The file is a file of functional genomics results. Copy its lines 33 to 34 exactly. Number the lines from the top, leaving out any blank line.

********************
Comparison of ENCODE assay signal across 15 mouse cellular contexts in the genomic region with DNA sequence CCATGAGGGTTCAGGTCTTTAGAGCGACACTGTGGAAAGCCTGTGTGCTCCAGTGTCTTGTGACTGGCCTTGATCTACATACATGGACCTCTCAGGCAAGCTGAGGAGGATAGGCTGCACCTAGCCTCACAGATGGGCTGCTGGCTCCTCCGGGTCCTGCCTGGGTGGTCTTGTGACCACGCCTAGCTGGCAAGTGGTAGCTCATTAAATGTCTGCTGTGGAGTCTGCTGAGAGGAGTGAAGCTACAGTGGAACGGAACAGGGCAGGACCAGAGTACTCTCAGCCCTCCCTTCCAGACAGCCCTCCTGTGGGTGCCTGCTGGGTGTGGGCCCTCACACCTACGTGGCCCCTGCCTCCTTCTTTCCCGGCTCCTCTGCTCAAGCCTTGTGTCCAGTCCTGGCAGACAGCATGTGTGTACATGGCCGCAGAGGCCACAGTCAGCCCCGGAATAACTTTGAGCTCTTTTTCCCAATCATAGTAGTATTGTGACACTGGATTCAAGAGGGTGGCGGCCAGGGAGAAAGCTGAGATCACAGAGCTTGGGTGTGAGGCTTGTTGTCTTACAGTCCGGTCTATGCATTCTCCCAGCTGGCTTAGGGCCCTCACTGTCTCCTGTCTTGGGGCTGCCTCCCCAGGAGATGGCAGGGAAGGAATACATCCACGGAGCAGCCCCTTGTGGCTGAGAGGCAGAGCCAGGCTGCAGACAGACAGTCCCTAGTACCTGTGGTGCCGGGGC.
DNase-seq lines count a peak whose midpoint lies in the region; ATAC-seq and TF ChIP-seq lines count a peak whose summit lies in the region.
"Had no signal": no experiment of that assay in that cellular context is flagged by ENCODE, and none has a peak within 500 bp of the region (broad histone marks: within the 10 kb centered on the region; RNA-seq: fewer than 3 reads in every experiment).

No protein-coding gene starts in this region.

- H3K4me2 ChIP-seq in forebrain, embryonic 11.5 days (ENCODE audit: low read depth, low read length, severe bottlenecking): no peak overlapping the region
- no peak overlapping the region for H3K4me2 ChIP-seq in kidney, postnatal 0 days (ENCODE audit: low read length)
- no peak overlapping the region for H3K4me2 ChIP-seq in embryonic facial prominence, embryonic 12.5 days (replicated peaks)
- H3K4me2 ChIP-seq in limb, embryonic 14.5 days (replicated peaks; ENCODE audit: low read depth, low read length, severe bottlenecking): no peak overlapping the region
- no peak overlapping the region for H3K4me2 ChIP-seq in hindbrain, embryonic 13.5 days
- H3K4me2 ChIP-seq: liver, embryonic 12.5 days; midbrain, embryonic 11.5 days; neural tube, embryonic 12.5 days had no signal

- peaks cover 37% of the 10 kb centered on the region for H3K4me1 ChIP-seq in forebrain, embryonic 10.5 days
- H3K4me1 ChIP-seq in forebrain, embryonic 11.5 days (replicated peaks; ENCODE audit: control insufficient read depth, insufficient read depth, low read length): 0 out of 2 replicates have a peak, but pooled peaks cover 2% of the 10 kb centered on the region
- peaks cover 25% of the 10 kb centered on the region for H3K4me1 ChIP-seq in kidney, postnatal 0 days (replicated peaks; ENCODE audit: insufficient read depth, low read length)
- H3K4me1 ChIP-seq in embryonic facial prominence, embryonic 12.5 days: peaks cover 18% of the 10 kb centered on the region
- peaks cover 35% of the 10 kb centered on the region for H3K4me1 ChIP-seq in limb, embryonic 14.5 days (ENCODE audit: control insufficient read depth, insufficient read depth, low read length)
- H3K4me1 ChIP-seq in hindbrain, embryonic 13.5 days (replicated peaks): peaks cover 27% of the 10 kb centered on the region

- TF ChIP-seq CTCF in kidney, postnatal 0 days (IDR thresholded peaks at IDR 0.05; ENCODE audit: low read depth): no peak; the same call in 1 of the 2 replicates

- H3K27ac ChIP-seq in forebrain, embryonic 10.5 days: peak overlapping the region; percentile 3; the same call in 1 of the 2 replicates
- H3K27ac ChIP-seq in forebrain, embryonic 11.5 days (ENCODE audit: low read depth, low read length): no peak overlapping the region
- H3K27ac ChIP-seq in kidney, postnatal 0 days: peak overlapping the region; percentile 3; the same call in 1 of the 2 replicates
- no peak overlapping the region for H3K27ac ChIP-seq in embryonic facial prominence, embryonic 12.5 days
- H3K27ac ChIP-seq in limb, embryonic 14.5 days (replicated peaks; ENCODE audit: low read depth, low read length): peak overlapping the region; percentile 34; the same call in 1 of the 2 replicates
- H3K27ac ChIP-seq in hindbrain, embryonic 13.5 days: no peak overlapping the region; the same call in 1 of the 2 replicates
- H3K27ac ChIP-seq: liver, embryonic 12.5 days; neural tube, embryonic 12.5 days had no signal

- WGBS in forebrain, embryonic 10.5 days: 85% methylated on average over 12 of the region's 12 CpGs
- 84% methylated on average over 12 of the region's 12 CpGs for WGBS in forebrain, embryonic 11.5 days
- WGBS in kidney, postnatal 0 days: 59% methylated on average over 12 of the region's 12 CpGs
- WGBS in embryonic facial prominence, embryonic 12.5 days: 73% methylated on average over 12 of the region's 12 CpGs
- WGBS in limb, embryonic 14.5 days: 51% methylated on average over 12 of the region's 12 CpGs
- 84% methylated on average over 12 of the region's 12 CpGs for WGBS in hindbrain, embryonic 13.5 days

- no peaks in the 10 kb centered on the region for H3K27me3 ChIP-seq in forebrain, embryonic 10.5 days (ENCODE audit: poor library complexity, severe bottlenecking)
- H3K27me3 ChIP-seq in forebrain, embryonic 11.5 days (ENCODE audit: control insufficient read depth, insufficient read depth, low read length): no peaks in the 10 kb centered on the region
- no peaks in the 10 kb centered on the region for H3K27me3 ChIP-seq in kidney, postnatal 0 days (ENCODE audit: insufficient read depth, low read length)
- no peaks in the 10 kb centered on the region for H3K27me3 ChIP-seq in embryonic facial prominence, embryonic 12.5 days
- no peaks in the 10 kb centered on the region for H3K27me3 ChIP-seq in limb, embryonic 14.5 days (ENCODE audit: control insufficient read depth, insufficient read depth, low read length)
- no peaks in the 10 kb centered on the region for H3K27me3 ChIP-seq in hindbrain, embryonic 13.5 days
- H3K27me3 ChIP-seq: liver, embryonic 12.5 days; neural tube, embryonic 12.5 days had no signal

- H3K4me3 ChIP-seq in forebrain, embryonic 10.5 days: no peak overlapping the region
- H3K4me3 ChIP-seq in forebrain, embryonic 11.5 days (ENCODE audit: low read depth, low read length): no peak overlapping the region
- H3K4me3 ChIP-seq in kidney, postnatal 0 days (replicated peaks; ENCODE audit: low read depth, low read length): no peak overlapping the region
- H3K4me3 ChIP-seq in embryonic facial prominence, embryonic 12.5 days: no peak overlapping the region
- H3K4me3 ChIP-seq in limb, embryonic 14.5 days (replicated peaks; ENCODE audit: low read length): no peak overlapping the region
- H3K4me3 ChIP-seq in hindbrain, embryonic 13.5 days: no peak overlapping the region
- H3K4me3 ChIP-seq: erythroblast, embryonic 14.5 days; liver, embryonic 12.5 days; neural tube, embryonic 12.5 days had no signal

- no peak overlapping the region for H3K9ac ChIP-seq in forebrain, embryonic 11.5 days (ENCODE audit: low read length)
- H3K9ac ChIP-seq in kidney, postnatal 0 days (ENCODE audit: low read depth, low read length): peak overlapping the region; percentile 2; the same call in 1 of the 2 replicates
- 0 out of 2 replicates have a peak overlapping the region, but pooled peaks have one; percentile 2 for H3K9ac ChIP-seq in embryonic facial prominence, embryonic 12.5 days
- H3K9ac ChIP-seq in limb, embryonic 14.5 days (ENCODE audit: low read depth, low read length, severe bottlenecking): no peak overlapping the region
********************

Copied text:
- no peaks in the 10 kb centered on the region for H3K27me3 ChIP-seq in kidney, postnatal 0 days (ENCODE audit: insufficient read depth, low read length)
- no peaks in the 10 kb centered on the region for H3K27me3 ChIP-seq in embryonic facial prominence, embryonic 12.5 days